"Do you know what I see when I look into your eyes?" "Brown and black," Bat said. "With white all around."
"Yes," said Mom. "I do see that. But I also see your sweetness. And your thoughtful nature. And your busy, busy mind."
Can you see the animal on the front cover of this book A boy called Bat? It is a baby skunk. Here in Australia we do not have skunks and so for me this interesting creature joins others we find in US and UK titles such as badgers, raccoons and hedgehogs. I would like to think US and UK children would be equally fascinated by our koala, kangaroo, echidna, and platypus.
Bat (Bixby Alexander Tam) sees the world in a different way from others. He needs order and routine. He does not like loud sounds and "there was also the way he sometime flapped his hands, when he was nervous or excited or thinking about something interesting."
Animals are Bat's favorite thing and luckily for Bat his mum is a vet. Bat loves going to her clinic and spending time with the cats and dogs but today mum has bought a baby skunk home. The mother has died and this is the only surviving kit. Bat immediately falls in love with this tiny baby which his sister names Thor. The problem is Thor can only stay with the family for one month until he is old enough to be taken by the rescue center prior to his release back into the wild. Bat needs to convince his mum to let Thor stay with him for much longer. Could Thor become his pet? Can Bat become his caretaker?
Bat has a set of animal encyclopedias and he begins to read about skunks. One of the key questions is Do Skunks make good pets? The answer in his book is from Dr Jerry Dragoo who works for the aptly named Institute for the Betterment of Skunks and Skunk Reputations. At school the next day his kind teacher Mr Grayson notices Bat is very distracted. At recess he offers to help Bat write an email to Dr Dragoo. Eventually an email arrives with an answer which is not quite as definitive as Bat would like.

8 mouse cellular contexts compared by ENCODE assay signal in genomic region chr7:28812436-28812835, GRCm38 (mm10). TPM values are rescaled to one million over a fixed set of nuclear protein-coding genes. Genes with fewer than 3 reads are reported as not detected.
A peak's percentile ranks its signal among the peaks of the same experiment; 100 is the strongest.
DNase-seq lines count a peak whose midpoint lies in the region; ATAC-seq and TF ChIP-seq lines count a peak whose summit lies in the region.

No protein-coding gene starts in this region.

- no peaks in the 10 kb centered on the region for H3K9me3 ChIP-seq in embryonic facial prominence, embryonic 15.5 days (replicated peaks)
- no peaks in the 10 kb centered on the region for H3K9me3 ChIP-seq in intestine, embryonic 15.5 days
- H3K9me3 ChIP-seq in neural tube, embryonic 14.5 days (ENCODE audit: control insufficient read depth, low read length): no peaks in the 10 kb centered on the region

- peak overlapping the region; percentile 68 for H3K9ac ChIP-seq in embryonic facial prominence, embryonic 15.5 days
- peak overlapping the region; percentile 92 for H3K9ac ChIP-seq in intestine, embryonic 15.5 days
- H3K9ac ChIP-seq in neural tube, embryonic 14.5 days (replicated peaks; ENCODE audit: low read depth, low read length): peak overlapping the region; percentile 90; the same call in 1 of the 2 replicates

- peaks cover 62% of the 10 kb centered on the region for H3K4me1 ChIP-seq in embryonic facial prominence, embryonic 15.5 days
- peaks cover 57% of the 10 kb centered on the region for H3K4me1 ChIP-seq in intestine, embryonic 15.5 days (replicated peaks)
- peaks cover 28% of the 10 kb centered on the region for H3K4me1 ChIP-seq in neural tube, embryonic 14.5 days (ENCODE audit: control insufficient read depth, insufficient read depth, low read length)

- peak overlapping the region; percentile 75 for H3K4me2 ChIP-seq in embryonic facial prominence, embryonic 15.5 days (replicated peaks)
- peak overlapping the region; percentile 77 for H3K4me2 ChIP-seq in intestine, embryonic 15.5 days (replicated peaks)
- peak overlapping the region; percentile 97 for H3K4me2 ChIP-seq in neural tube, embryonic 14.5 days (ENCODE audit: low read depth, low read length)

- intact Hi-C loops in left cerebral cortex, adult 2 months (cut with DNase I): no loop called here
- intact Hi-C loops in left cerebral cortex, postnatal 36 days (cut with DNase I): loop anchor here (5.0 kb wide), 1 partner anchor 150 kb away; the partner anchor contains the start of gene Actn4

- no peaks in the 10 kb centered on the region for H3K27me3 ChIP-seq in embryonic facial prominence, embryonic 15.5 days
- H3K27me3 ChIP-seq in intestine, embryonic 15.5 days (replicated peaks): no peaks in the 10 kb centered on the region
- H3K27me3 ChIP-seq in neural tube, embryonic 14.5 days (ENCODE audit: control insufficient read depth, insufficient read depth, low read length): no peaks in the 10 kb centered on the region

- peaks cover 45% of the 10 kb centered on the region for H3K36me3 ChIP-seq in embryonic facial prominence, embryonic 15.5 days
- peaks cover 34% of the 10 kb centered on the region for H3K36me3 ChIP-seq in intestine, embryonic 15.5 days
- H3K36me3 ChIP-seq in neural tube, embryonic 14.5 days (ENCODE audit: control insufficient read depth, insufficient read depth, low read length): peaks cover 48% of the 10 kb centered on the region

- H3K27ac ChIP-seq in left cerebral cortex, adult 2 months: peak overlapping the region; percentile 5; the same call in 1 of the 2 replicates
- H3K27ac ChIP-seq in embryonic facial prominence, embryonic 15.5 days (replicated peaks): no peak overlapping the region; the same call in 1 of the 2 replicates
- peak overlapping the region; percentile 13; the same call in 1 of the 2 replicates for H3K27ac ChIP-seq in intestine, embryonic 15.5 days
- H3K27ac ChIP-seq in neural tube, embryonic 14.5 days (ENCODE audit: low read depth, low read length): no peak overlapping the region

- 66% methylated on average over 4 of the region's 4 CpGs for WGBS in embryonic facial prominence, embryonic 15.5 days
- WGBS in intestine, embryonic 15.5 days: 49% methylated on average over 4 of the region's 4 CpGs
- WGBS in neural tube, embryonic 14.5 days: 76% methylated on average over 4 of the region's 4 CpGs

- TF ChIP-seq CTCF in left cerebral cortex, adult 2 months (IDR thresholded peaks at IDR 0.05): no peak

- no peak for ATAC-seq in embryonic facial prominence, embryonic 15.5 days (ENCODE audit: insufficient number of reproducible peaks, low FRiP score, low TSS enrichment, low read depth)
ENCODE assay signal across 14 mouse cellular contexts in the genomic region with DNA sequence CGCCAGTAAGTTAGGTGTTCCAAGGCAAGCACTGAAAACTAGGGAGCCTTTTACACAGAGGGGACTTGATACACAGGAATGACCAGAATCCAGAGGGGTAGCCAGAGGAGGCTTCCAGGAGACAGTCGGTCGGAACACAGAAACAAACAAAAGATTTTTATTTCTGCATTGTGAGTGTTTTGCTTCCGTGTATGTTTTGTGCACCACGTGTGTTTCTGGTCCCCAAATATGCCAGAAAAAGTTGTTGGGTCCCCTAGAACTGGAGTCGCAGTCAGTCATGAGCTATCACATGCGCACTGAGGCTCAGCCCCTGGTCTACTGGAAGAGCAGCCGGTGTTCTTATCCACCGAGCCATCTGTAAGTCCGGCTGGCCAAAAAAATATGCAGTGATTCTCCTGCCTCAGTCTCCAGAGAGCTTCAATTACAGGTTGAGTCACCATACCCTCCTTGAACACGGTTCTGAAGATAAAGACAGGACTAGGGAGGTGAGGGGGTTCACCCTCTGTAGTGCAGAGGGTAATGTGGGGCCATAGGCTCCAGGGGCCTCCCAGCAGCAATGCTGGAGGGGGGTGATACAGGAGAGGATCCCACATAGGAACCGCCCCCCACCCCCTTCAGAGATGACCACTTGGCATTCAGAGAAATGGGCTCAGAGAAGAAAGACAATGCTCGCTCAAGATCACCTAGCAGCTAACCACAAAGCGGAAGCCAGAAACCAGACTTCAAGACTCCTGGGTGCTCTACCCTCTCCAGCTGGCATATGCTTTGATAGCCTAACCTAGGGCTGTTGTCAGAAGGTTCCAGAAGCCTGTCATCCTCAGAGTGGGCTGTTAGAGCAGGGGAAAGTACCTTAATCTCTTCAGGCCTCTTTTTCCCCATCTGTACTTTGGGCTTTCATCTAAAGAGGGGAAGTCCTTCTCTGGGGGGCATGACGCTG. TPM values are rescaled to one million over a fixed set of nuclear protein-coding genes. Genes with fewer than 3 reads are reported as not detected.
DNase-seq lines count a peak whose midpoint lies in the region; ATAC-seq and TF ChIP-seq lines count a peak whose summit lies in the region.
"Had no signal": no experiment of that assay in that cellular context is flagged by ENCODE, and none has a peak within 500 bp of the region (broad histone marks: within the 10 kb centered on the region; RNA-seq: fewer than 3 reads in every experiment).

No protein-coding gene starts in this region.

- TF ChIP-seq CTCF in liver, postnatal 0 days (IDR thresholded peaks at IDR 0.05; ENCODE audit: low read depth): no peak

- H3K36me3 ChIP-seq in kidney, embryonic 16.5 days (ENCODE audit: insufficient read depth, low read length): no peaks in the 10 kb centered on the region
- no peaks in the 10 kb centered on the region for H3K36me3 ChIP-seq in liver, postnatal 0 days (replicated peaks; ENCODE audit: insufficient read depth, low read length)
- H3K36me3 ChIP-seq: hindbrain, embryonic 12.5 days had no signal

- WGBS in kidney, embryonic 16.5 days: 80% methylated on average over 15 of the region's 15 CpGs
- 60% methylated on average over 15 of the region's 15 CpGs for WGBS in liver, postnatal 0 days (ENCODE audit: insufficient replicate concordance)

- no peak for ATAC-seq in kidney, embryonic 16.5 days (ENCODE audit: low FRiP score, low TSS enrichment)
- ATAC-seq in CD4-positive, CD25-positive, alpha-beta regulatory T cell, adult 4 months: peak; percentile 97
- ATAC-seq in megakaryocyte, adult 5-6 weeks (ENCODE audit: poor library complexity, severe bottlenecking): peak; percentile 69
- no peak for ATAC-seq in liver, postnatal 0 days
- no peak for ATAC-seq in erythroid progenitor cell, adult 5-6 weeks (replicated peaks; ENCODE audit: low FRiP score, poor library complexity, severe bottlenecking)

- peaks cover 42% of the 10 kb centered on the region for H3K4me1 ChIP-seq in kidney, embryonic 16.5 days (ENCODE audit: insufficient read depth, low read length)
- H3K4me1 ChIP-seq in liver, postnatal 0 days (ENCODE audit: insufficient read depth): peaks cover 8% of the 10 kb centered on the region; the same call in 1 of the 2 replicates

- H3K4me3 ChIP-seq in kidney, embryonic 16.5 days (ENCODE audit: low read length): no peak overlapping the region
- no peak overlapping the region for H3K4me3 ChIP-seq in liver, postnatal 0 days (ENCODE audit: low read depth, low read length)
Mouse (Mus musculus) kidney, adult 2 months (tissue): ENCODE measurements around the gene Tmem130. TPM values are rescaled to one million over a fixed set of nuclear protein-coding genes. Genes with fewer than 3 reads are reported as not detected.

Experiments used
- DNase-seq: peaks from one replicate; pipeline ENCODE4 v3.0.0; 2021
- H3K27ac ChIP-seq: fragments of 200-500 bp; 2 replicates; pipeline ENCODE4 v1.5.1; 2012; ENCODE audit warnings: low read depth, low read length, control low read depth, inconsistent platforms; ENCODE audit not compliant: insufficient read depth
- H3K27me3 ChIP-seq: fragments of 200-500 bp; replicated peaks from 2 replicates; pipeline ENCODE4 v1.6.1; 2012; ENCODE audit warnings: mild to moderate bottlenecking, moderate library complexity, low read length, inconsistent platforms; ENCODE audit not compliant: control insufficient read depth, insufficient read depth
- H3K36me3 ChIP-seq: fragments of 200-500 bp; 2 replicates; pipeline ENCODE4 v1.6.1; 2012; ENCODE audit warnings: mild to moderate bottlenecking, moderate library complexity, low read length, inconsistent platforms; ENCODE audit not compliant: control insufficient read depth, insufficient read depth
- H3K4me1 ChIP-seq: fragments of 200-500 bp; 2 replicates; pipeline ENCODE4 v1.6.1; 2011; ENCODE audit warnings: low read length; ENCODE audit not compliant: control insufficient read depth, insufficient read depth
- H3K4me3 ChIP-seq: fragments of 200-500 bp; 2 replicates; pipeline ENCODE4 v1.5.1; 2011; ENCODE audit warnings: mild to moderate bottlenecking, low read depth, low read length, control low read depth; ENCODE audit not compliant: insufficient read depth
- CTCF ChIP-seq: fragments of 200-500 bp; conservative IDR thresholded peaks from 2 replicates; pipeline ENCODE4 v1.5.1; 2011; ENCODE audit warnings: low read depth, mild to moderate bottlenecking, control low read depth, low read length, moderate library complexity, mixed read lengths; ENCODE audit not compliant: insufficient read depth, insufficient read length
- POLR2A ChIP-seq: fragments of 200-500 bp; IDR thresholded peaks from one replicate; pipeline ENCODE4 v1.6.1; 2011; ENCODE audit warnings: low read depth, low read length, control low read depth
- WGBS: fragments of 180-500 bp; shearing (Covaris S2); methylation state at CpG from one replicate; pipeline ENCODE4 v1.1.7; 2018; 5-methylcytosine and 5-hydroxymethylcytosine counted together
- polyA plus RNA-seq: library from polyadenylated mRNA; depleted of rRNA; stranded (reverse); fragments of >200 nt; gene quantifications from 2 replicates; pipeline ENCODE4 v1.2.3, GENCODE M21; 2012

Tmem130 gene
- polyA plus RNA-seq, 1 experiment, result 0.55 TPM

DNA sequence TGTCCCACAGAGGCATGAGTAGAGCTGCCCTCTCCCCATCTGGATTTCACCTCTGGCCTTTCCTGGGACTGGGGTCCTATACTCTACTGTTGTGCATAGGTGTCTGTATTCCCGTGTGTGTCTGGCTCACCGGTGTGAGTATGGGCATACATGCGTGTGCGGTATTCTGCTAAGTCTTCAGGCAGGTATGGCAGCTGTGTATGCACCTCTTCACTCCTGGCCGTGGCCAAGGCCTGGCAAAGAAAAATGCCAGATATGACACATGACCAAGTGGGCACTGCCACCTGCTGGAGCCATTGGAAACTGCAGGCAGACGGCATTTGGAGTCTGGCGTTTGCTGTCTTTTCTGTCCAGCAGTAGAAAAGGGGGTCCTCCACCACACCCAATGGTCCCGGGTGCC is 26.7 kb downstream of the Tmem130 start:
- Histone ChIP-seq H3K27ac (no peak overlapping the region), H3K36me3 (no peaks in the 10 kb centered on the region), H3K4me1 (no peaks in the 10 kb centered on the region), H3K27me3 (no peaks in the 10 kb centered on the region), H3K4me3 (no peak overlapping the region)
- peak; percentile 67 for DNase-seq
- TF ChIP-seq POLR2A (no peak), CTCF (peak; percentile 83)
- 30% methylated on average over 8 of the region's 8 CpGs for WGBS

Take a look here for some photos and facts about skunks. Here is an interview with Elana K Arnold. Here is a set of teaching notes with ideas for further reading.
This is an easy to read short chapter book with a gentle message about difference and perseverance. Older children might follow this book with Loser by Jerry Spinelli and Goldfish Boy. The 'voice' of Bat reminded me of Waylon which is a book for a younger audience.
Comfortably familiar and quietly groundbreaking, this introduction to Bat should charm readers, who will likely look forward to more opportunities to explore life from Bat’s particular point of view. Kirkus
Here is the cover of the second book which has just been published.